Microsoft Word


Microsoft Word is a word processor/text editor. Other similar programs are Windows' Notepad and Windows' Word Pad. Word is by far the most powerful of the three. It has many more features than the casual user will need. I will only cover the basics here. Below, we see a blank page (duh!). Below the main toolbar (with File, Edit...), we see the formatting toolbar. On the left, you can see the 'styles and formatting' drop-down menu. This contains some commonly used styles. Here you can quickly select a style of text that you use often. The styles and formatting are customizable and you can add to the list.

  • Next is the 'font' or 'typeface' button. Here you select the font you desire. The default typeface is Times New Roman.
  • To the right of the font button is the font size selector button. The default is 12 points. This means that the tallest characters will be 0.12" tall. You can select any size in the menu or directly enter the desired size. You should know that there is a system of measurement using 'points' and 'picas'. In that system, there are 12 points per pica and 6 picas per inch. This means that a 72 point letter would be one inch tall but that doesn't hold true in Word. Looking at the ruler on the side of the text, you can easily see that a 100 point letter is 1" tall.
  • Next are the BOLD, ITALIC and UNDERLINE buttons. These are self explanatory.
  • To the right of those buttons, you will find the alignment buttons. They force the text to align to the left or right, center or justify. When set to justify, both the left and right sides of the paragraph will align (as you see in newspapers).
  • Next is vertical line spacing. It simply sets the spacing between adjacent horizontal lines of text.
  • Just to the right of the line spacing button, you find the line numbering button. When a group of lines of text are selected, each new line will be numbered (increasing from top to bottom).
  • The next button performs a similar function but instead of making a numbered list, it uses bullets (dots or similar characters to indicate that the bulleted item is a new item/topic/subject).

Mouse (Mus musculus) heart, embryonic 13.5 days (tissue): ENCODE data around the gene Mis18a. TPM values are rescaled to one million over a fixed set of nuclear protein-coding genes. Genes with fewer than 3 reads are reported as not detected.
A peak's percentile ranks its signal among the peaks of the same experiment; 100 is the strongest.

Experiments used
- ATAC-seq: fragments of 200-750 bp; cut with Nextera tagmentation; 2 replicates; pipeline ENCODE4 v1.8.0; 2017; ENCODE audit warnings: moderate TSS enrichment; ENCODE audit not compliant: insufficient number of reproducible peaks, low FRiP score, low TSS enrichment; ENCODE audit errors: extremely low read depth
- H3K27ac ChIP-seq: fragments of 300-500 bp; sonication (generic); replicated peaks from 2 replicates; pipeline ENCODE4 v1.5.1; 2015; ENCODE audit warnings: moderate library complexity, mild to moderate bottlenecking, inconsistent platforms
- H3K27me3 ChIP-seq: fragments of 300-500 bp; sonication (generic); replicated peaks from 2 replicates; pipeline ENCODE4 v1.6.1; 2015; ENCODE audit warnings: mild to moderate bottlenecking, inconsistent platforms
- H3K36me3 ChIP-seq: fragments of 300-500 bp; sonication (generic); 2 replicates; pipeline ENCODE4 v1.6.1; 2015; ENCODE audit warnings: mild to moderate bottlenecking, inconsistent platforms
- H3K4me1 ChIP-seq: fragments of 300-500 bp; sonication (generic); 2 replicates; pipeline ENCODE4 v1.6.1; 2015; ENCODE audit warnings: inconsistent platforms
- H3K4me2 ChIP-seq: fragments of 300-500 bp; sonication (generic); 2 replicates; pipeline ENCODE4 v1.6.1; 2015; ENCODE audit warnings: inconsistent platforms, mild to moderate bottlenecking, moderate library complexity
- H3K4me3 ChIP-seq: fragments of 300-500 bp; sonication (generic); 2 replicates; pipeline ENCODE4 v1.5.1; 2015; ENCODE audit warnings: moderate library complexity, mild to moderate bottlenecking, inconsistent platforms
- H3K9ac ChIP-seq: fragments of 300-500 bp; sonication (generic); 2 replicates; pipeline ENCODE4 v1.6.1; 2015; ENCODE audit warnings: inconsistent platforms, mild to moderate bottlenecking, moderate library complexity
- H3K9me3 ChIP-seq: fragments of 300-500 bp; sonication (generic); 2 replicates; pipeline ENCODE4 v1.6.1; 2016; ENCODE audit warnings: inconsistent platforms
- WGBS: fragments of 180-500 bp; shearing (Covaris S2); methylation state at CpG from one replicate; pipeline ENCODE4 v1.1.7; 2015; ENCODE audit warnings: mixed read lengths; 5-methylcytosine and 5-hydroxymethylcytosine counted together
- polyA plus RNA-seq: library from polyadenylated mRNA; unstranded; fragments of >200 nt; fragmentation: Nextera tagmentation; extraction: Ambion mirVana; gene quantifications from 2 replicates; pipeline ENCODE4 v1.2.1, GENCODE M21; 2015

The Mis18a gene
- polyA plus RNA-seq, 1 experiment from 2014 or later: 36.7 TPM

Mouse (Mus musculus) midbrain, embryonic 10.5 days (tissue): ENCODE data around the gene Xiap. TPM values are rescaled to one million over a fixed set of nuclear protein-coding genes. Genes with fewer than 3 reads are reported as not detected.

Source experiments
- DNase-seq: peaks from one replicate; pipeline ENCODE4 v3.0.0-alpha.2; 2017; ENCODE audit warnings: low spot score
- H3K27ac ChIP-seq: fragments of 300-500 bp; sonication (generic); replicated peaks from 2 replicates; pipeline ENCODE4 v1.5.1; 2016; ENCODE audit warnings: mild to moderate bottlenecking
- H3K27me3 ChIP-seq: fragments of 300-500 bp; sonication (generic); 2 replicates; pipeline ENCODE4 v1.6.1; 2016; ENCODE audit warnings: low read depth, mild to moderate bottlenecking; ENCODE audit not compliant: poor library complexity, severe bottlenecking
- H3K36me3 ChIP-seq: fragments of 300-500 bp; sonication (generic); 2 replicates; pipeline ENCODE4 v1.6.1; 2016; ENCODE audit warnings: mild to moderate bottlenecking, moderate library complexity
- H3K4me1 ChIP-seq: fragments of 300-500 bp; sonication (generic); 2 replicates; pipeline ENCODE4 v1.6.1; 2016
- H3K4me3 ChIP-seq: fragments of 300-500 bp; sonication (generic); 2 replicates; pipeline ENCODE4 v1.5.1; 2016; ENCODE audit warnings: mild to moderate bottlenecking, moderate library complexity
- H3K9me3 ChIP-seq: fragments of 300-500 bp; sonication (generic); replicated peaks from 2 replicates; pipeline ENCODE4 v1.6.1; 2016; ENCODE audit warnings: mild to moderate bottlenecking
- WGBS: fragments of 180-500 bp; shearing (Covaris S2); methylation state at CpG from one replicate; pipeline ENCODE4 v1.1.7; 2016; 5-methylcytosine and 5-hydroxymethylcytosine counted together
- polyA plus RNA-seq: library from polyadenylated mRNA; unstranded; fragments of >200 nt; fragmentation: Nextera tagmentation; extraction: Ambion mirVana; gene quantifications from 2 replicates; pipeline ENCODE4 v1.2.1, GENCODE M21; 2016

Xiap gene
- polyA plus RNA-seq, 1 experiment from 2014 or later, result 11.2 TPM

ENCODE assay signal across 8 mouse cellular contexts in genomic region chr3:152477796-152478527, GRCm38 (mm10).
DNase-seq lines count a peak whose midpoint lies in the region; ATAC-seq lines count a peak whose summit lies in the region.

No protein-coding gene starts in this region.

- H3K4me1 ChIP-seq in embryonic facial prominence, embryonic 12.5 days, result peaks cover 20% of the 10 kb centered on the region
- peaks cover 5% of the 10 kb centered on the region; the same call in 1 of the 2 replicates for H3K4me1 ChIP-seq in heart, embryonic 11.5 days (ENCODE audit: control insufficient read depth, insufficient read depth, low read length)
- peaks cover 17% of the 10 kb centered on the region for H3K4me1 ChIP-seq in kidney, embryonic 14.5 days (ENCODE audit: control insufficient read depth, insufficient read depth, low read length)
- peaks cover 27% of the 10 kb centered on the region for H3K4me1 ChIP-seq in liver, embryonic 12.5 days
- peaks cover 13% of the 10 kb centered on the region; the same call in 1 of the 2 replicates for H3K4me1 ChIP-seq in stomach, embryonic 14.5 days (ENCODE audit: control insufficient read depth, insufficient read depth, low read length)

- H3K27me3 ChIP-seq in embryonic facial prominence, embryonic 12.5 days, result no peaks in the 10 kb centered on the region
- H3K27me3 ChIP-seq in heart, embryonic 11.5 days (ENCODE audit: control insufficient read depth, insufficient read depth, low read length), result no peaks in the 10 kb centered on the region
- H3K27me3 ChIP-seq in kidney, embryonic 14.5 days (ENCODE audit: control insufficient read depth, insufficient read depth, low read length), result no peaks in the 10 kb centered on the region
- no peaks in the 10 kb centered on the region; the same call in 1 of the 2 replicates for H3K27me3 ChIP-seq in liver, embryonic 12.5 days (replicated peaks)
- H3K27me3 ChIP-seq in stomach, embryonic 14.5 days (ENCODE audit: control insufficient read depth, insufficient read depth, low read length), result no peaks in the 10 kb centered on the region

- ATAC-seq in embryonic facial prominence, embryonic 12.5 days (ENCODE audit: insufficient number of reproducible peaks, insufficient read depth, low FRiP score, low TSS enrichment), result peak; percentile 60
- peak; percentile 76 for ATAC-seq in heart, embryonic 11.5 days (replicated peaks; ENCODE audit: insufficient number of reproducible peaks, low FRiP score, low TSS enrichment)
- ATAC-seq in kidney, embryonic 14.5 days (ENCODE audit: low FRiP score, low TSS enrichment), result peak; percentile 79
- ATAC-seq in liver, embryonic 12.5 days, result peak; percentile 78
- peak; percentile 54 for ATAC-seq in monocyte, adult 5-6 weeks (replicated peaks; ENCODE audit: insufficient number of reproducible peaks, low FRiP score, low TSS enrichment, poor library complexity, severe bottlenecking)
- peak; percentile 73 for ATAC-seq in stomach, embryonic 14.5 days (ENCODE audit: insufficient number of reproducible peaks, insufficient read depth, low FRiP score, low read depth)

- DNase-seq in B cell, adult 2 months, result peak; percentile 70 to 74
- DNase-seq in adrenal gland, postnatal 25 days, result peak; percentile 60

Adding Images to the Text
In the following image, you can see that we have the 'insert' dialog box open. When you click on the 'insert picture from file option, Word will open a Windows Explorer window to allow you to choose the image you want to add to the document.

If the image is larger than you want it to be in the document, you can easily resize it by grabbing any of the 'handles' on the corners or sides of the image. The corner handles allow simultaneous height and width adjustment. The side and top handles allow resizing in only one direction. The little green handle allows you to rotate the image.

Word Wrapping:
If the image falls in the middle of the text, you can tell the text to wrap in a number of ways. The following wrap is set to 'square'.

Here, the wrapping is set to 'tight'. To access the image formatting, you can double-click the image or select 'format picture' from the right-click dialog box.

Spell Checking:
Word has spell checking and will highlight any word that is misspelled or any word that is not in its 'dictionary'. Here you can see that I misspelled 'interesting'. If you right-click the highlighted word, you will be given one or more options. When you click the desired word from the choices (only one choice is shown here), the misspelled word will be replaced.

Grammar Checking:
In the following image, you can see that the word 'is' is highlighted (green underline). This is the grammar checking feature of Word. It is letting me know that the grammar is incorrect. Again, we can right-click on the word and the dialog box will give us alternatives. Here, the only alternative is 'are'. Clicking 'are' will insert it into the sentence.

Missing Words:
Below, you can see that there is another highlighted area but this time, there are two words that are underlined. If you right-click on the highlighted section, you will get one or more alternatives. Here, we would select the middle choice. Keep in mind that not all of the choices will work in all situations. They are simply suggestions that could possibly make the sentence grammatically correct.



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